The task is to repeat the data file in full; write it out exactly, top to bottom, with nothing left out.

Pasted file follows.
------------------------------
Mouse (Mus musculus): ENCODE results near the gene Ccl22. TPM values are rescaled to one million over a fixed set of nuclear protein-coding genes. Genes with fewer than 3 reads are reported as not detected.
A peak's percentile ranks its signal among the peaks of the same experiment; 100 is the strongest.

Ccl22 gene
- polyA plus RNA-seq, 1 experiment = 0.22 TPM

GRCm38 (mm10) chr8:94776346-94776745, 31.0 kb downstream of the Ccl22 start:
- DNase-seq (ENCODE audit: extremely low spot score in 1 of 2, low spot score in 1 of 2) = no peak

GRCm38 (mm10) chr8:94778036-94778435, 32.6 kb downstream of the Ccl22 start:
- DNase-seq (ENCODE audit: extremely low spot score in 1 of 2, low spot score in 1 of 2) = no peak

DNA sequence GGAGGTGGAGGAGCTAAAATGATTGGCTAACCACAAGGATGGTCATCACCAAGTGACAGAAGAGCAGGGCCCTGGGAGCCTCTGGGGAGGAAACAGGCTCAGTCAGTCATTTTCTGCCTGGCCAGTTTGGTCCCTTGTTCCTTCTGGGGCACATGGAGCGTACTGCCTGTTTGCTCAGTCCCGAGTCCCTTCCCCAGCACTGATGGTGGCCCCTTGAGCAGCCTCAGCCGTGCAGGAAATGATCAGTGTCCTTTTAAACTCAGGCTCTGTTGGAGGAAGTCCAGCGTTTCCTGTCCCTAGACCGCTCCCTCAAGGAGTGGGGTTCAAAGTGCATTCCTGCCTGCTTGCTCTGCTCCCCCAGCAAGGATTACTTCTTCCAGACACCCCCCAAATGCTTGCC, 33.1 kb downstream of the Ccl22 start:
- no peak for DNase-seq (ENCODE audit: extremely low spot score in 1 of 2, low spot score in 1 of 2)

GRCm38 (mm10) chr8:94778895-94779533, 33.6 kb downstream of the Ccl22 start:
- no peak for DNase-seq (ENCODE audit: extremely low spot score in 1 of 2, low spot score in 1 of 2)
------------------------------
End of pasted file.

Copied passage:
Mouse (Mus musculus): ENCODE results near the gene Ccl22. TPM values are rescaled to one million over a fixed set of nuclear protein-coding genes. Genes with fewer than 3 reads are reported as not detected.
A peak's percentile ranks its signal among the peaks of the same experiment; 100 is the strongest.

Ccl22 gene
- polyA plus RNA-seq, 1 experiment = 0.22 TPM

GRCm38 (mm10) chr8:94776346-94776745, 31.0 kb downstream of the Ccl22 start:
- DNase-seq (ENCODE audit: extremely low spot score in 1 of 2, low spot score in 1 of 2) = no peak

GRCm38 (mm10) chr8:94778036-94778435, 32.6 kb downstream of the Ccl22 start:
- DNase-seq (ENCODE audit: extremely low spot score in 1 of 2, low spot score in 1 of 2) = no peak

DNA sequence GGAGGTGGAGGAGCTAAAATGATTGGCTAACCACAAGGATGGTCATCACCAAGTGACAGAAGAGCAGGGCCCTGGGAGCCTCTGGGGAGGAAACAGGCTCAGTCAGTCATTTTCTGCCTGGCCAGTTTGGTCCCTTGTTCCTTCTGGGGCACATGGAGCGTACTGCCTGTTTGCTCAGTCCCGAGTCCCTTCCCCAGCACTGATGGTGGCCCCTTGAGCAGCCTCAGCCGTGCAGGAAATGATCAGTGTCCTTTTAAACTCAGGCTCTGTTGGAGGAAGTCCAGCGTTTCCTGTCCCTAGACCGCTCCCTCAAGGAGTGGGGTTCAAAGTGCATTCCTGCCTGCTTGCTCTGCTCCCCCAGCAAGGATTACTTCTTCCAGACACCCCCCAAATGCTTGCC, 33.1 kb downstream of the Ccl22 start:
- no peak for DNase-seq (ENCODE audit: extremely low spot score in 1 of 2, low spot score in 1 of 2)

GRCm38 (mm10) chr8:94778895-94779533, 33.6 kb downstream of the Ccl22 start:
- no peak for DNase-seq (ENCODE audit: extremely low spot score in 1 of 2, low spot score in 1 of 2)